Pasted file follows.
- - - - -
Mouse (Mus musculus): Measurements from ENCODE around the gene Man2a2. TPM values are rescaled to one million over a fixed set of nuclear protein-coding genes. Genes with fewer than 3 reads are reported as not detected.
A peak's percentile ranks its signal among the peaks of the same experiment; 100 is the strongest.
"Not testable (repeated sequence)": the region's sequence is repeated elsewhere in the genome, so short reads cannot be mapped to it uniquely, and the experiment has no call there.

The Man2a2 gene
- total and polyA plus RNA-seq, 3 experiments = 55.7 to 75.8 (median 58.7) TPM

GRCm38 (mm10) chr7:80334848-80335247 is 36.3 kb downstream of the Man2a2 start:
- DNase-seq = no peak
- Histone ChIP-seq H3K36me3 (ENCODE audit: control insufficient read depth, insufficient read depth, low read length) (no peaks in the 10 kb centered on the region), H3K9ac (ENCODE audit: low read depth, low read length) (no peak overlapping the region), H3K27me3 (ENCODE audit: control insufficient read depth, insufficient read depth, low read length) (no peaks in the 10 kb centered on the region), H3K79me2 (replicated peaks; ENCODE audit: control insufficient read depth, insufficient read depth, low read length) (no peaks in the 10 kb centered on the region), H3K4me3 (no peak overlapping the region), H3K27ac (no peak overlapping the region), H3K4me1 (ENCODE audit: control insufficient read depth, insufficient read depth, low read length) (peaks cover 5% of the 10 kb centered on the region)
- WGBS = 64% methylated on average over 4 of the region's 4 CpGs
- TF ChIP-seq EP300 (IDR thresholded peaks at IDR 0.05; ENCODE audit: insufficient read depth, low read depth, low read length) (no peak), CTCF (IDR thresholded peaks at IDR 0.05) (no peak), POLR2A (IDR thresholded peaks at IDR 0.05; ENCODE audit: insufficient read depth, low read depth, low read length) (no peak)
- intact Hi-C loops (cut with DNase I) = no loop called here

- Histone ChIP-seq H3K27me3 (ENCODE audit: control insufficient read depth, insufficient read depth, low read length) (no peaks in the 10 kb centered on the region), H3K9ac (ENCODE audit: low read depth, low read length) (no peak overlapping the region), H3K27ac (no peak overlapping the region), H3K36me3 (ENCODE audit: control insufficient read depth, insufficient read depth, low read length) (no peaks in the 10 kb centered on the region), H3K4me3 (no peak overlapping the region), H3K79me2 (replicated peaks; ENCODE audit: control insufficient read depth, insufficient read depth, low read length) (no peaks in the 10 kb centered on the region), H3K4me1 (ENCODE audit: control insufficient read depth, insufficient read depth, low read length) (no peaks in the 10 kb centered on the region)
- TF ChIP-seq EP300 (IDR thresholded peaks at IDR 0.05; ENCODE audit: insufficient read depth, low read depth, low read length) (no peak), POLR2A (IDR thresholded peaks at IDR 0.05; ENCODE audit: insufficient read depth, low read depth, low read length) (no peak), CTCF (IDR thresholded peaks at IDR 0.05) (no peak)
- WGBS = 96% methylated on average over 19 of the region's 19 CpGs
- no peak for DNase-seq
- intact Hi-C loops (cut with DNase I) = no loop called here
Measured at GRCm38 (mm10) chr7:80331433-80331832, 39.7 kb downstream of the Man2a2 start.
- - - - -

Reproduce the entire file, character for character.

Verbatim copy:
Mouse (Mus musculus): Measurements from ENCODE around the gene Man2a2. TPM values are rescaled to one million over a fixed set of nuclear protein-coding genes. Genes with fewer than 3 reads are reported as not detected.
A peak's percentile ranks its signal among the peaks of the same experiment; 100 is the strongest.
"Not testable (repeated sequence)": the region's sequence is repeated elsewhere in the genome, so short reads cannot be mapped to it uniquely, and the experiment has no call there.

The Man2a2 gene
- total and polyA plus RNA-seq, 3 experiments = 55.7 to 75.8 (median 58.7) TPM

GRCm38 (mm10) chr7:80334848-80335247 is 36.3 kb downstream of the Man2a2 start:
- DNase-seq = no peak
- Histone ChIP-seq H3K36me3 (ENCODE audit: control insufficient read depth, insufficient read depth, low read length) (no peaks in the 10 kb centered on the region), H3K9ac (ENCODE audit: low read depth, low read length) (no peak overlapping the region), H3K27me3 (ENCODE audit: control insufficient read depth, insufficient read depth, low read length) (no peaks in the 10 kb centered on the region), H3K79me2 (replicated peaks; ENCODE audit: control insufficient read depth, insufficient read depth, low read length) (no peaks in the 10 kb centered on the region), H3K4me3 (no peak overlapping the region), H3K27ac (no peak overlapping the region), H3K4me1 (ENCODE audit: control insufficient read depth, insufficient read depth, low read length) (peaks cover 5% of the 10 kb centered on the region)
- WGBS = 64% methylated on average over 4 of the region's 4 CpGs
- TF ChIP-seq EP300 (IDR thresholded peaks at IDR 0.05; ENCODE audit: insufficient read depth, low read depth, low read length) (no peak), CTCF (IDR thresholded peaks at IDR 0.05) (no peak), POLR2A (IDR thresholded peaks at IDR 0.05; ENCODE audit: insufficient read depth, low read depth, low read length) (no peak)
- intact Hi-C loops (cut with DNase I) = no loop called here

- Histone ChIP-seq H3K27me3 (ENCODE audit: control insufficient read depth, insufficient read depth, low read length) (no peaks in the 10 kb centered on the region), H3K9ac (ENCODE audit: low read depth, low read length) (no peak overlapping the region), H3K27ac (no peak overlapping the region), H3K36me3 (ENCODE audit: control insufficient read depth, insufficient read depth, low read length) (no peaks in the 10 kb centered on the region), H3K4me3 (no peak overlapping the region), H3K79me2 (replicated peaks; ENCODE audit: control insufficient read depth, insufficient read depth, low read length) (no peaks in the 10 kb centered on the region), H3K4me1 (ENCODE audit: control insufficient read depth, insufficient read depth, low read length) (no peaks in the 10 kb centered on the region)
- TF ChIP-seq EP300 (IDR thresholded peaks at IDR 0.05; ENCODE audit: insufficient read depth, low read depth, low read length) (no peak), POLR2A (IDR thresholded peaks at IDR 0.05; ENCODE audit: insufficient read depth, low read depth, low read length) (no peak), CTCF (IDR thresholded peaks at IDR 0.05) (no peak)
- WGBS = 96% methylated on average over 19 of the region's 19 CpGs
- no peak for DNase-seq
- intact Hi-C loops (cut with DNase I) = no loop called here
Measured at GRCm38 (mm10) chr7:80331433-80331832, 39.7 kb downstream of the Man2a2 start.